Related:  Trucking Jobs

Opinion: ‘Incredible Opportunity’ Exists For Trucking

When I was a young man, I could not have predicted that I’d spend my career in the trucking industry, let alone become chairman of American Trucking Associations.

My father was a dentist, and I thought I might follow in his footsteps. But once I started working with an uncle who owned a trucking company, I never looked back. Trucking is in my blood.


Related:  Trucking Jobs

Two trucking groups raise questions about autonomous big-rigs

This past week two influential trucking groups published guidance on the development of autonomous big-rigs, including some concepts that continue to make motorists uneasy.

The American Trucking Associations and the American Transportation Research Institute released research notes that are among the first to explore the nuances of self-driving trucks. Most of the autonomous vehicle conversation has focused on cars and pickups.

Overall, the industry pitch to the government and the public has emphasized that America's highways will become safer as fewer human errors clog up the roads with congestion and crashes. Both research notes call for the nation's travel infrastructure to be improved and updated, so self-driving vehicles can safely navigate to their destinations.

"Shifts of this magnitude do not come often -- and may prove to be as momentous as the building of the interstate system and deregulation," the American Transportation Research Institute study said in its conclusion.


Related:  Trucking Jobs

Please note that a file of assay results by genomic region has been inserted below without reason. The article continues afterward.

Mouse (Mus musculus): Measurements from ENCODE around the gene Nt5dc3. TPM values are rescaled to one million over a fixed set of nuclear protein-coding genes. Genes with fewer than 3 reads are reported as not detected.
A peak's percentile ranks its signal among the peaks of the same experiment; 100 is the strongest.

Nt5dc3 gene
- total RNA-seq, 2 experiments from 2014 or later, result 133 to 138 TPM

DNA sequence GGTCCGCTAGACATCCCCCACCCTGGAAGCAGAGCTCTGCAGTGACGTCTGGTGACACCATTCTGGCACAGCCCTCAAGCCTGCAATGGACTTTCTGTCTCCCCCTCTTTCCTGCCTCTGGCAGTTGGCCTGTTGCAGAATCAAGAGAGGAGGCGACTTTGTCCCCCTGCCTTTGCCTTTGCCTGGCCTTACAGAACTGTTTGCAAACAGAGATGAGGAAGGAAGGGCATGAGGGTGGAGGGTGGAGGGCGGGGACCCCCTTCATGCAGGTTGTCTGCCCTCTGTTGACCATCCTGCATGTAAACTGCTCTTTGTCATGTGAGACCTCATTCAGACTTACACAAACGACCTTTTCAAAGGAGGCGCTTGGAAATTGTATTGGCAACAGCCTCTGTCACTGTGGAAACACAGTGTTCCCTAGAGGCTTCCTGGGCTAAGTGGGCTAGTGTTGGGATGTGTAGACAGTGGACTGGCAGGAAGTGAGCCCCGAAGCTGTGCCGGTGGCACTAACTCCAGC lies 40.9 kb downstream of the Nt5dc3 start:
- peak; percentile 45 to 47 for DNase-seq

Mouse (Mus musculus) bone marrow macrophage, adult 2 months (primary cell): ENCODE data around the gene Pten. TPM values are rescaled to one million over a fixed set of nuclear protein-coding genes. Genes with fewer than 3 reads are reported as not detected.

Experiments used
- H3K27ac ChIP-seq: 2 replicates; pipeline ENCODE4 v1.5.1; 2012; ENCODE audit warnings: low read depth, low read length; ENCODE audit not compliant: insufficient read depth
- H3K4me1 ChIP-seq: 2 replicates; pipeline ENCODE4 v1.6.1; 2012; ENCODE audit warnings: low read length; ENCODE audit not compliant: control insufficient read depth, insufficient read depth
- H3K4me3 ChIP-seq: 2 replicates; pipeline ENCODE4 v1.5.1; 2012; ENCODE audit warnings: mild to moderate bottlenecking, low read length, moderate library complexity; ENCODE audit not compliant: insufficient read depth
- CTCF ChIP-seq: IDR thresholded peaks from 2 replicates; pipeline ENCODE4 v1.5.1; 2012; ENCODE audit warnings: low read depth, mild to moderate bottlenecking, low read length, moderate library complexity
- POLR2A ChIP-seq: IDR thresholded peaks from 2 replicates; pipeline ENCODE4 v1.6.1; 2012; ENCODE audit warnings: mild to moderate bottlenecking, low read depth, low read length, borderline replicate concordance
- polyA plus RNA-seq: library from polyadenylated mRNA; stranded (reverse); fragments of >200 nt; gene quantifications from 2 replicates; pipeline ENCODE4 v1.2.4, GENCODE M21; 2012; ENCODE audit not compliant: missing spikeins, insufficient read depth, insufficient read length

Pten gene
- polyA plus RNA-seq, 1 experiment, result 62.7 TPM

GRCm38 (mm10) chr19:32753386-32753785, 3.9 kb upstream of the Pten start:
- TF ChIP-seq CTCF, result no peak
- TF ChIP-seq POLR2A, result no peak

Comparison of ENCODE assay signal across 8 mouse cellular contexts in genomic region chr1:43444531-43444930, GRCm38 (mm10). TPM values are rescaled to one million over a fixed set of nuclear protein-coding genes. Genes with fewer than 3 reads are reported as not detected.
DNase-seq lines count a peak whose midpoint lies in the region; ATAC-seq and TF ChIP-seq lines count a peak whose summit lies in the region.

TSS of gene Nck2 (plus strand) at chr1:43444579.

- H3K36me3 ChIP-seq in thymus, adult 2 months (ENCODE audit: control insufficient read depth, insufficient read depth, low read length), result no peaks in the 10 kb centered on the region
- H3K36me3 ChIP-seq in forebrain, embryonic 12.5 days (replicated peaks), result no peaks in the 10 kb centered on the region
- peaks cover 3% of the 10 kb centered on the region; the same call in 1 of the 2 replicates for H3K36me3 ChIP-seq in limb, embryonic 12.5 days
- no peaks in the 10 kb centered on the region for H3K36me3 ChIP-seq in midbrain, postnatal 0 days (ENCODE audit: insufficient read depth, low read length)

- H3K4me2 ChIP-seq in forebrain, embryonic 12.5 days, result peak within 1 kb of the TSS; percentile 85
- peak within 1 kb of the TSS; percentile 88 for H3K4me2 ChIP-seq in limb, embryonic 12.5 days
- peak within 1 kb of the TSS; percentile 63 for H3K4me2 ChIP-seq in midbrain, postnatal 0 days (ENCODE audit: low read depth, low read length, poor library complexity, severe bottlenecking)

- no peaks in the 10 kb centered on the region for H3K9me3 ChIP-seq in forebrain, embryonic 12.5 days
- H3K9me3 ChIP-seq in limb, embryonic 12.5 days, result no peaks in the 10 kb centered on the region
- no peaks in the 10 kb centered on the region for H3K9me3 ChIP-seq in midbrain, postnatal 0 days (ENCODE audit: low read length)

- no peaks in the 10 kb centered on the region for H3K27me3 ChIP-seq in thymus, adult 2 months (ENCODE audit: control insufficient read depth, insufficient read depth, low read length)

Editorial: A Call to Arms for Trucking

There’s no shortage of issues that will shape the future of trucking.

And in his state of the industry address, American Trucking Associations President Chris Spear outlined a plan of attack.

First up is California where prescriptive regulations on when truck drivers must take meal and rest breaks has created confusion and unnecessary litigation on an issue that should be the purview of laws regulating interstate commerce.

“This is an issue we have to win, and we will,” Spear said.

Next up is infrastructure and the need for a dedicated, sustainable source of funding.

Tax reform is also taking the spotlight with President Donald Trump using trucking as a backdrop in Harrisburg, Pa., for the introduction of a proposal that would slash the corporate tax rate and eliminate the estate tax.

“That’s your money,” Spear said. “And with it, you will be empowered to invest more in your employees, your equipment and the future growth of your businesses.”


Related:  Trucking Jobs

ATA subcommittee targeting shortage of trucking industry workers

The American Trucking Associations announced during the 2017 Management Conference & Exhibition in Orlando FL that it was creating a Workforce Development Subcommittee to address the critical issue of recruiting, training, and retaining Americans to work in the trucking industry.

“We have heard about the worsening of the driver shortage, as well as the shortage of qualified diesel technicians, and the impact they have on our industry,” said ATA President and Chief Executive Officer Chris Spear. “ATA will now, through this effort, fully engage with our local, state, and federal leaders to find real solutions to these shortages. Our industry has openings today that could provide a middle class standard of living to tens of thousands of Americans--we just need to find ways to identify these people and provide them adequate training in order to put them to work building our industry’s future.”

The subcommittee will be chaired by ATA Secretary John Smith, chairman of CRST International Inc, and

will be a part of ATA’s Labor and Regulatory Policy Committee.


Related:  Trucking Jobs